A One-Step Visual-Inertial Ego-Motion Estimation using Photometric Feedback

Research output: Journal Publications and Reviews (RGC: 21, 22, 62)21_Publication in refereed journalpeer-review

6 Scopus Citations
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Original languageEnglish
Pages (from-to)12-23
Journal / PublicationIEEE/ASME Transactions on Mechatronics
Issue number1
Online published9 Feb 2021
Publication statusPublished - Feb 2022


This article presents a robust brightness gradient-based estimation strategy for small aerial robots. The proposed nonlinear observer is capable of estimating the flight altitude and ego-motion by the fusion of monocular vision and inertial measurement unit feedback. The novelty primarily lies in the implementation of the gradient-based featureless approach and the direct use of photometric feedback in the state and output vectors. Under the single-plane assumption, the proposed framework permits the entire estimation process to be accomplished efficiently in a single iterative step without the need for feature detection and tracking or pre-computation of optic flow as commonly seen in conventional methods. The nonlinear and featureless implementation reduces the computational demand, enlarges the region of attraction, and markedly improves the robustness of the ego-motion estimation against scenes with scarce features when compared to Kalman-based estimators and feature-based methods. We conducted extensive flight experiments with different flying patterns and textures to evaluate the performance of the proposed observer. The results reveal that the root-mean-square error in the altitude estimates is approximately 10% for flights at ≈ 40-130 cm above the ground, comparable to feature-based estimators. Nevertheless, the devised observer does better than feature-based methods when deployed on low-textured scenes or with low-resolution blurry images.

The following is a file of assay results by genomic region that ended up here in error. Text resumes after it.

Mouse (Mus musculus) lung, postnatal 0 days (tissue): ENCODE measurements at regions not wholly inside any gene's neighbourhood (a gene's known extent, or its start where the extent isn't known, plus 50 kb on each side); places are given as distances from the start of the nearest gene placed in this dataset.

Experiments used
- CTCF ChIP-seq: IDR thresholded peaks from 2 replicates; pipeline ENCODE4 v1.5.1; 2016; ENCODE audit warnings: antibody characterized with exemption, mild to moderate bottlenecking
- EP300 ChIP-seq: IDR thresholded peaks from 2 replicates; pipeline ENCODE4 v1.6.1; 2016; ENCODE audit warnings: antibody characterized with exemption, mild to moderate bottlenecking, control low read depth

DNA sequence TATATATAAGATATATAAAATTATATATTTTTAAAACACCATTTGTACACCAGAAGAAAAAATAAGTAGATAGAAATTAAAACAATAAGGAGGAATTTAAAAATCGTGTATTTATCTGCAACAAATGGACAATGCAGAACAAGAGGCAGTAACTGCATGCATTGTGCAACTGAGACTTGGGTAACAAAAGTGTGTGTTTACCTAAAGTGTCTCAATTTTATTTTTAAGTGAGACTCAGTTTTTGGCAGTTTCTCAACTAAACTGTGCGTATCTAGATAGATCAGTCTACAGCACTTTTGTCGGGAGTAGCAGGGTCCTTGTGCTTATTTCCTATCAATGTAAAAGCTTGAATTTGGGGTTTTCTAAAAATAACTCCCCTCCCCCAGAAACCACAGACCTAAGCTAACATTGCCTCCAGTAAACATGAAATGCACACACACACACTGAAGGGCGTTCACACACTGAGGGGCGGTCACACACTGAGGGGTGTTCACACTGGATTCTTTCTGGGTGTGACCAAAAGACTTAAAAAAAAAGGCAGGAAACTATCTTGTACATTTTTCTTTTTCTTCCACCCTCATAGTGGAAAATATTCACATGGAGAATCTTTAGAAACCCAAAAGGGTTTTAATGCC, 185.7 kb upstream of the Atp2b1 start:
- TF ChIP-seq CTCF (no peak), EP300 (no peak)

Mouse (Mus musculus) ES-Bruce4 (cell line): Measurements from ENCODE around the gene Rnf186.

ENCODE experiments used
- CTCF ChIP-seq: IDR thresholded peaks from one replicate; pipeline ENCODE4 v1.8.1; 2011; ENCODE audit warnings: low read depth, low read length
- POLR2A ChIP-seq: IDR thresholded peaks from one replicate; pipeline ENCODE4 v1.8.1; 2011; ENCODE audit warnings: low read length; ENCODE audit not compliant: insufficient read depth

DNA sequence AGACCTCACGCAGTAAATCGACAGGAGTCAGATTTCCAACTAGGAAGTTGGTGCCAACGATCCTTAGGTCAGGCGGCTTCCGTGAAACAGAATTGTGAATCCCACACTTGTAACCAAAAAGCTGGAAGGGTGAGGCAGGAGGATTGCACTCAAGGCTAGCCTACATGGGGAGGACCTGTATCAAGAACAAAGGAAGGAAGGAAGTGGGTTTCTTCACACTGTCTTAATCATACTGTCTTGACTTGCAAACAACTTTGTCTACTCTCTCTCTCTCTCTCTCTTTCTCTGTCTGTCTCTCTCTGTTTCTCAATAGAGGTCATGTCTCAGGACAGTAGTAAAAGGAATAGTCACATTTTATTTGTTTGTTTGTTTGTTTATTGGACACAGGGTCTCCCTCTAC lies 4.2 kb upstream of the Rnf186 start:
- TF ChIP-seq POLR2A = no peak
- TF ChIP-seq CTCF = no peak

Research Area(s)

  • Cameras, direct-gradient-based methods, Estimation, inertial measurement unit (IMU), nonlinear observer (NLO), Nonlinear optics, optic flow, Optical imaging, Optical sensors, Optical variables control, Robustness